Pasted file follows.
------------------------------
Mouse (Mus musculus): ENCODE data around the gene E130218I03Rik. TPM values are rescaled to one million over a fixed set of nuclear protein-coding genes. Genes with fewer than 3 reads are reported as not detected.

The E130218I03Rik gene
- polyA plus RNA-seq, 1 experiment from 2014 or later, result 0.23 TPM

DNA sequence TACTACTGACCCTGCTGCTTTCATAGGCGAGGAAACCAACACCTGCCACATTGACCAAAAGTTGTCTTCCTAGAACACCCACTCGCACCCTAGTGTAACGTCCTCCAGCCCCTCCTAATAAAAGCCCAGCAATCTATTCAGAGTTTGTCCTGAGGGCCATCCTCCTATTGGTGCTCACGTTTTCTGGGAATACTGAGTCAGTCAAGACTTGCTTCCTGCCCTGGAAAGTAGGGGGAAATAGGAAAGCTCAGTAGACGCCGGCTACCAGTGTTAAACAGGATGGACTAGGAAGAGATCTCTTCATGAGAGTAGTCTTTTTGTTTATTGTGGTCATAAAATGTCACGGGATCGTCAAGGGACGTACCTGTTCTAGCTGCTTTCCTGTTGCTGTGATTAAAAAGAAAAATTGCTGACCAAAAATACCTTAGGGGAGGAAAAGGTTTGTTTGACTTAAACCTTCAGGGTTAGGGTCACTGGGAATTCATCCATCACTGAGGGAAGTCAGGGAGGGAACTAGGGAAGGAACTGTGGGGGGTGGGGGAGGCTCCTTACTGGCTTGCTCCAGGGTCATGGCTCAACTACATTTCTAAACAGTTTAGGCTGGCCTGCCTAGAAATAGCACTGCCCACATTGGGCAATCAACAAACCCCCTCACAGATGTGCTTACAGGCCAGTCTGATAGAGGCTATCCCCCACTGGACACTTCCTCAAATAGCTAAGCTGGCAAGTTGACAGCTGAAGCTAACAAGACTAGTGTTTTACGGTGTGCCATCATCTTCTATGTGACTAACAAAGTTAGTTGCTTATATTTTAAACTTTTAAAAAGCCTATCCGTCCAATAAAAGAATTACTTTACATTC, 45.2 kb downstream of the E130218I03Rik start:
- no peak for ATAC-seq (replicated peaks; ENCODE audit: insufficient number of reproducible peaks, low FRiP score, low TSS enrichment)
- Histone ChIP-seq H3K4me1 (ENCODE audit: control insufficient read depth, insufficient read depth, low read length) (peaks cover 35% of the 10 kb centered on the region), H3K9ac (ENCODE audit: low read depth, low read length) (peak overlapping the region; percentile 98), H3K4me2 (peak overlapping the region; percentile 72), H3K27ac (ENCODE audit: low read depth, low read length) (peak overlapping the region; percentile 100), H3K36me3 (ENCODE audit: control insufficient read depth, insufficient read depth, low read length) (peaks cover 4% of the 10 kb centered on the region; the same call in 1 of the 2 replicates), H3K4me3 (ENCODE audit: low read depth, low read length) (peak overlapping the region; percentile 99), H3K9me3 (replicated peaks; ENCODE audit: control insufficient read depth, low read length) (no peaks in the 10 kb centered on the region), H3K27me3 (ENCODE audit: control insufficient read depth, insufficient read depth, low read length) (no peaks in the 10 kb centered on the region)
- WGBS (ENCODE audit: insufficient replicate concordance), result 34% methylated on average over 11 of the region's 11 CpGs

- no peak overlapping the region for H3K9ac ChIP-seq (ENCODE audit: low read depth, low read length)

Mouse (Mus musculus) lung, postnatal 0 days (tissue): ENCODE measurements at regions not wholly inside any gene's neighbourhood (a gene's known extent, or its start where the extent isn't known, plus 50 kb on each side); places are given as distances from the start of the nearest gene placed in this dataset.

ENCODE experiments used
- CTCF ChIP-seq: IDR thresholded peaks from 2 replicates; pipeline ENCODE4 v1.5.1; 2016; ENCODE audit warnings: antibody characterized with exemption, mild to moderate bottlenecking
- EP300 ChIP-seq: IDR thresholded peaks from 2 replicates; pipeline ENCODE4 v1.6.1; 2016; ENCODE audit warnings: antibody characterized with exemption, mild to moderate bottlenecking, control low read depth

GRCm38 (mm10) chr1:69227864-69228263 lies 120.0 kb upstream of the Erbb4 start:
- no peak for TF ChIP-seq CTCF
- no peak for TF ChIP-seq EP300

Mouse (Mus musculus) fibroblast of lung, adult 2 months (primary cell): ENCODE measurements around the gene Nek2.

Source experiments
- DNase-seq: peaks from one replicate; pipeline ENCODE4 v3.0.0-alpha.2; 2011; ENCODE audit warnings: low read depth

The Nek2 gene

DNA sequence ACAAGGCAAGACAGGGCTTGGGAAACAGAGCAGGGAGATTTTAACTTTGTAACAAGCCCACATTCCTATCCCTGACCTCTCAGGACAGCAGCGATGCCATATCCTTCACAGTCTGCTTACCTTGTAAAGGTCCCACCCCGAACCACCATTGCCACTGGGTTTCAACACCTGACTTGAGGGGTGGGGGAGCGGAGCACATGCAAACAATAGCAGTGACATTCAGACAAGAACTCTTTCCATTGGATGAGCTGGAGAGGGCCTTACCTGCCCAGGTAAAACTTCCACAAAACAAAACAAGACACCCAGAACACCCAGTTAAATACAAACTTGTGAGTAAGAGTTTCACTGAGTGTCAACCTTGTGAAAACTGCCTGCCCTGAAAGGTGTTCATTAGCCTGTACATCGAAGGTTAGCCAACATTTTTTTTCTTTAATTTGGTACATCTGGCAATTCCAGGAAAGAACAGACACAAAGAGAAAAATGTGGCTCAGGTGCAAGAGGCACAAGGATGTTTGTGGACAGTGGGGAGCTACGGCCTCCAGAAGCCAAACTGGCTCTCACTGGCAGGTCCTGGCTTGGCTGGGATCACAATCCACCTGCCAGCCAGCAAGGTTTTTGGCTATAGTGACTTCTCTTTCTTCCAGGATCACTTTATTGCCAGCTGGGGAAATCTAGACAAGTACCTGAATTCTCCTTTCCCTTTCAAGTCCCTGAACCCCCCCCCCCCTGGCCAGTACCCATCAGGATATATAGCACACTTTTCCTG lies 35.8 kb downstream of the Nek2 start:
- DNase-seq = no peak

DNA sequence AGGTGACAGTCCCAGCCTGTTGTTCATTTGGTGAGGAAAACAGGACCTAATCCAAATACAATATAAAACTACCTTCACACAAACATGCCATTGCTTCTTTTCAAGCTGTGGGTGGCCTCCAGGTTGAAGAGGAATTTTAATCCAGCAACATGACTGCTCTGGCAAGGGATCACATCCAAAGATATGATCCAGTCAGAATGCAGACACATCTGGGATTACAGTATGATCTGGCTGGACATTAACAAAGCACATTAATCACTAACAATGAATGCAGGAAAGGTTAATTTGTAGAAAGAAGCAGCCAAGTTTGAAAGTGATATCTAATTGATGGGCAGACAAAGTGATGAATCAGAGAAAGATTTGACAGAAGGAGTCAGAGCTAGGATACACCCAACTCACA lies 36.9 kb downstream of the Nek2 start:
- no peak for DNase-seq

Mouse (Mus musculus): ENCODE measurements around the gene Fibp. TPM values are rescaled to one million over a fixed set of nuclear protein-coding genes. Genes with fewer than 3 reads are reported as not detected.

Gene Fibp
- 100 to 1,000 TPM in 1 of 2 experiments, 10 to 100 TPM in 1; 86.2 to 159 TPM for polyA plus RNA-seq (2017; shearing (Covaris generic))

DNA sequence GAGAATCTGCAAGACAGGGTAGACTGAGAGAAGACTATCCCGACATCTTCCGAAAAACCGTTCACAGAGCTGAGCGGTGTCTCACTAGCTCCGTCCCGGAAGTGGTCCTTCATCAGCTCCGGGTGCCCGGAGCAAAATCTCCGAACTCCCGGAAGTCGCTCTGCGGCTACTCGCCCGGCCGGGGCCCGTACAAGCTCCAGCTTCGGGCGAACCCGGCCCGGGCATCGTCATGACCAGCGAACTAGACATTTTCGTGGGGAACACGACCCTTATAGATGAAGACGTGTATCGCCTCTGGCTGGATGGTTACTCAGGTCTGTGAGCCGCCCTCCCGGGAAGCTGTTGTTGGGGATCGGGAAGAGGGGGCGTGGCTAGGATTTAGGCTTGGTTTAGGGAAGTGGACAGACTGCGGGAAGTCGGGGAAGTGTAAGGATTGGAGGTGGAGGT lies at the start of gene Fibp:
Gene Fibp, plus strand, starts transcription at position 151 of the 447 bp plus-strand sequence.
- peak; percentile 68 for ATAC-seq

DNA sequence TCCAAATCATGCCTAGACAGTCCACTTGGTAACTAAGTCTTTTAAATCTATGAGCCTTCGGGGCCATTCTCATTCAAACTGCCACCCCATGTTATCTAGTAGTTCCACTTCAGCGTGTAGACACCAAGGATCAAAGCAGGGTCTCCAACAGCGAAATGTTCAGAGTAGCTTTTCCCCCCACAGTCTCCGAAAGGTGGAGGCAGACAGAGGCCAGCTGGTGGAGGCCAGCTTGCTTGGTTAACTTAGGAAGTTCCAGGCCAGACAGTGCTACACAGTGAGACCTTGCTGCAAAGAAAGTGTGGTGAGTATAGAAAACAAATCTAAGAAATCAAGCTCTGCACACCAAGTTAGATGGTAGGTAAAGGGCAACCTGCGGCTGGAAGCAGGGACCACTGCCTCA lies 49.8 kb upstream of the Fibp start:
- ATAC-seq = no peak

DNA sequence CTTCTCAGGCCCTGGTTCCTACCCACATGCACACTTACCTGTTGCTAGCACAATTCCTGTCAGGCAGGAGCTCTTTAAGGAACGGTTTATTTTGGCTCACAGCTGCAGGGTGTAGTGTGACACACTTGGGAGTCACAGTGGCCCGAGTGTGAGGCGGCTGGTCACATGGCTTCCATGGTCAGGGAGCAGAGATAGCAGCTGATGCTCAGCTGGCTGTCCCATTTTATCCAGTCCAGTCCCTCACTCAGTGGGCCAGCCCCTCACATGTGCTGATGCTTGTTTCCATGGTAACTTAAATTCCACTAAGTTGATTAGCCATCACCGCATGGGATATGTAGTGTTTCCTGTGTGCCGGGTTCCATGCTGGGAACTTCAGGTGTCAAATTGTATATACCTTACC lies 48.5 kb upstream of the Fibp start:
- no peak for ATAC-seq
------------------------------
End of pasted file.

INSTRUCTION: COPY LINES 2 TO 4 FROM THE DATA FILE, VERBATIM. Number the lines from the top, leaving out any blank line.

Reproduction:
The E130218I03Rik gene
- polyA plus RNA-seq, 1 experiment from 2014 or later, result 0.23 TPM

DNA sequence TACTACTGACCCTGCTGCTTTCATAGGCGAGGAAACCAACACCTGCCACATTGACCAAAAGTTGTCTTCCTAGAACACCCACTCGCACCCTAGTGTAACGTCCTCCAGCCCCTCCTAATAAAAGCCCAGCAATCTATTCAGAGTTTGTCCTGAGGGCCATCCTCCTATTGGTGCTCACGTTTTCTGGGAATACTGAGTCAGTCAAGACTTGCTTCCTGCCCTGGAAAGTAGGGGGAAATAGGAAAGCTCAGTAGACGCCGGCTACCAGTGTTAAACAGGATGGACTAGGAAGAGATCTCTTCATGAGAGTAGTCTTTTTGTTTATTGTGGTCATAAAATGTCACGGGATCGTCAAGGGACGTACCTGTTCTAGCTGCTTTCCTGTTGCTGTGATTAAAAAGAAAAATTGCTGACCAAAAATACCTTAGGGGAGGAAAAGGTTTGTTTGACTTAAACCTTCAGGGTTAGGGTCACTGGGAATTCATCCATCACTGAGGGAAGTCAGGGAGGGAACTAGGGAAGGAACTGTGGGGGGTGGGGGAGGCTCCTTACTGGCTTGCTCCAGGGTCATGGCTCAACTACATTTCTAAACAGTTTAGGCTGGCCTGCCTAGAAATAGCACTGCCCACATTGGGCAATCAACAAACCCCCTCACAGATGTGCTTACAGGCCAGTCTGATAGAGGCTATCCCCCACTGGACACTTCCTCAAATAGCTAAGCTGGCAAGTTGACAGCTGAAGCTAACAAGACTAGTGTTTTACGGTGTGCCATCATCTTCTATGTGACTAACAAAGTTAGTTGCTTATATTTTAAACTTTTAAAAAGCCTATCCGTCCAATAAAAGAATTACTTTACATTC, 45.2 kb downstream of the E130218I03Rik start: